A person's natural presence is limited in time. We are mortal beings. When faced with the possibility of death, people's presence is challenged. When one is confronted with information that may have a deep influence on one's survival, 'intelligence' changes. A more heightened awareness of presence may be the result. One wants to deal with issues in a way that one did not previously. Survival is a very powerful drive, which makes all sort of latent talents manifest themselves. It can create focus, courage and perspective. When faced with illness, people's natural presence changes, basic energy may be problematic. Whenever possible, the mind still likes to connect, and such connections are appreciated.
People like to transcend the boundaries of time and place and use memory, anticipation, illusion, imagination and states of rapture, as at a party, to achieve this. When technology helps people to transcend the limits of time and place, people appreciate this too. When people are immersed in what they do, they tend to forget the specific time/place configuration that they are present in. Also, when people are immersed in technological environments they can lose their awareness of their physical environment and physical well-being.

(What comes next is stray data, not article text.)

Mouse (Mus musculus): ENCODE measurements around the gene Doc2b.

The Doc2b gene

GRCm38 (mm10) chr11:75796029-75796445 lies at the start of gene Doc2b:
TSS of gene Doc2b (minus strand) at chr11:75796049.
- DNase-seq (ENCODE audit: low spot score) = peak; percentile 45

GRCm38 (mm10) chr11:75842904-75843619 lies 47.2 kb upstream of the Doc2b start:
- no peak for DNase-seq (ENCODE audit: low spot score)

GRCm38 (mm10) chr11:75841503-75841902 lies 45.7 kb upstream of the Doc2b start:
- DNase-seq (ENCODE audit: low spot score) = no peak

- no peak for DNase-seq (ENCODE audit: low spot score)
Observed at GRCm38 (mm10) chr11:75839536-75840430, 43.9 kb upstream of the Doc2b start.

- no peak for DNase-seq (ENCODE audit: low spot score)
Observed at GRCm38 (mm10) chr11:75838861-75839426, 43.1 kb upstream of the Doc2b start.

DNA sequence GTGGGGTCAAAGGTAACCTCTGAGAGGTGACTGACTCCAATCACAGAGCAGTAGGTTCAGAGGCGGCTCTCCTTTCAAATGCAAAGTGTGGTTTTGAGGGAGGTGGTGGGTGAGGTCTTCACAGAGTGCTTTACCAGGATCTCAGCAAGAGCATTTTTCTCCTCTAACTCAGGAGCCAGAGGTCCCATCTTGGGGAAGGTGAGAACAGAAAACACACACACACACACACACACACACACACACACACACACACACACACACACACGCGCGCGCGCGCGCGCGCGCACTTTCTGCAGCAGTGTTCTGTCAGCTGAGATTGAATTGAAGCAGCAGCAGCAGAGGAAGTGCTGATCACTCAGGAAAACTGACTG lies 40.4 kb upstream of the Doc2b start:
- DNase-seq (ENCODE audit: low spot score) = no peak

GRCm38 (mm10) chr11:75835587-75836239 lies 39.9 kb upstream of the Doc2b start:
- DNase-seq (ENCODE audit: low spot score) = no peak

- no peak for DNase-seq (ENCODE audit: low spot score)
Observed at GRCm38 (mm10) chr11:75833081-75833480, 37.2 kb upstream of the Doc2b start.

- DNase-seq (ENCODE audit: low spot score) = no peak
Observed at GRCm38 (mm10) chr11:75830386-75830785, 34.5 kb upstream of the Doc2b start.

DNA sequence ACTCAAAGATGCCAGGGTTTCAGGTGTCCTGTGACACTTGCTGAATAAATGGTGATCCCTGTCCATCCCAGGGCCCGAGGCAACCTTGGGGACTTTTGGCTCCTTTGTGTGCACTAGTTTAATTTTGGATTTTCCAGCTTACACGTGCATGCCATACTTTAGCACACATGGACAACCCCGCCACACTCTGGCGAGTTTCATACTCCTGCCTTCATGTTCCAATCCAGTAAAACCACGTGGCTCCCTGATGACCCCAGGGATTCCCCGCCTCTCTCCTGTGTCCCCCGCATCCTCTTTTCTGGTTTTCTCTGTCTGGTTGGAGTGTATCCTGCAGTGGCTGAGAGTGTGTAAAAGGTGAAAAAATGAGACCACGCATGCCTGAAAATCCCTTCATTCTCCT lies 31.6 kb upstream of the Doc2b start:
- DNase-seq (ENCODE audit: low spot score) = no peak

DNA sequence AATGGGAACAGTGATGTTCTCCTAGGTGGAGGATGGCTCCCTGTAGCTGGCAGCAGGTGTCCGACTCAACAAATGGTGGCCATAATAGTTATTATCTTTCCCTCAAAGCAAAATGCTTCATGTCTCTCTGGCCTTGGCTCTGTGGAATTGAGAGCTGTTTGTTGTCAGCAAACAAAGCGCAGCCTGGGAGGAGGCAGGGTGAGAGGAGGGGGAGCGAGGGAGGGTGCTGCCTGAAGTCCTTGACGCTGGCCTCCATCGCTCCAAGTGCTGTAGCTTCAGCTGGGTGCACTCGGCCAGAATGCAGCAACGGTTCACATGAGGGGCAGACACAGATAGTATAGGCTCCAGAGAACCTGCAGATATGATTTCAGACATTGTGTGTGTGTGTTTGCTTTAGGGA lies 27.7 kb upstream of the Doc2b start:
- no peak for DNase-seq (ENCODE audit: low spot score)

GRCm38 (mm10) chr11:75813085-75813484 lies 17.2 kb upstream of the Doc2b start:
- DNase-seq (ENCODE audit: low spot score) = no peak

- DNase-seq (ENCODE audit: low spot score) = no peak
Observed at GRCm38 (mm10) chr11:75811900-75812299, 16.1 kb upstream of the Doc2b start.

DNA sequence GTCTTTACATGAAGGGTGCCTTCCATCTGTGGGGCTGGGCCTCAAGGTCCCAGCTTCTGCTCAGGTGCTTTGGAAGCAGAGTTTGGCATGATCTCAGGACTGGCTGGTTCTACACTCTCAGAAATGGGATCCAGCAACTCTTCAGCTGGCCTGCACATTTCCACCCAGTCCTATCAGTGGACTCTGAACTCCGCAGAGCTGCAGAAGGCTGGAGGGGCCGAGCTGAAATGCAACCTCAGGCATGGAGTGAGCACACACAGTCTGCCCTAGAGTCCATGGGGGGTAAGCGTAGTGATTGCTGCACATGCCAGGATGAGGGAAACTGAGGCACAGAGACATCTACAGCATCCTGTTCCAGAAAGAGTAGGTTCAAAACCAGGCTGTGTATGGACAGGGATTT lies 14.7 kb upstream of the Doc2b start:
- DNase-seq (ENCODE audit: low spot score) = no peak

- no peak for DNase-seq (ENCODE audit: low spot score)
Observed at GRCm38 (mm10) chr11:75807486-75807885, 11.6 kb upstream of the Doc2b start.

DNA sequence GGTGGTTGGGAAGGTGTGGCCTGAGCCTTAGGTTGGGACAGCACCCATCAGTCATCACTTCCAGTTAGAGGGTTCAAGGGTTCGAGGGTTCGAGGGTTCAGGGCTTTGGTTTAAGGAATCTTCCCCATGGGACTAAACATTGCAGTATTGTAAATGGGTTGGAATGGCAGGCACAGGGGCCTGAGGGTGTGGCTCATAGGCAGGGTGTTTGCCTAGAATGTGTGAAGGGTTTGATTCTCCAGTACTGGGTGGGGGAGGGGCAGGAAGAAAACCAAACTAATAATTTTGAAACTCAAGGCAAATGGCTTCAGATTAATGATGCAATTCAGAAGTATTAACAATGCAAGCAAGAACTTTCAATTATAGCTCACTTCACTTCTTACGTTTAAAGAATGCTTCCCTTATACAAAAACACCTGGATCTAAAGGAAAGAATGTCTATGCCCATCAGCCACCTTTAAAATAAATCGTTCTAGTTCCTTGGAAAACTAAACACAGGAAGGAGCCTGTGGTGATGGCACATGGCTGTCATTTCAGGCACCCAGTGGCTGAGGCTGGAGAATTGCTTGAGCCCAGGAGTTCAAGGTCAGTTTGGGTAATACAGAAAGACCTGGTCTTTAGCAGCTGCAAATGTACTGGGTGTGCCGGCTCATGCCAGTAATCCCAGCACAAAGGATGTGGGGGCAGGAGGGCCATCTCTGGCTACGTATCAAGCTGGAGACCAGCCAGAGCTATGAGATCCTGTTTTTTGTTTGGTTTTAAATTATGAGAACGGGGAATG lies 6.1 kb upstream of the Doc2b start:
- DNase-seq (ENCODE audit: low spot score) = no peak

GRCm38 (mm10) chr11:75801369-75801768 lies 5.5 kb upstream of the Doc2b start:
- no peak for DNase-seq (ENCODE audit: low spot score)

Technology has become embedded in the biological environment that human beings inhabit. Human beings and their social systems create the technology and adapt to the technology as well. The cyborg identity of human beings is an issue that is, and should be, explored further (Haraway 1991, Henwood et al. 2001). The question is whether the awareness of the invasion of (medical and other) technology into our identity, changes its impact or not. If so, questions can be raised about what kind of awareness this is, how can one nurture such awareness and at what point does awareness make a difference.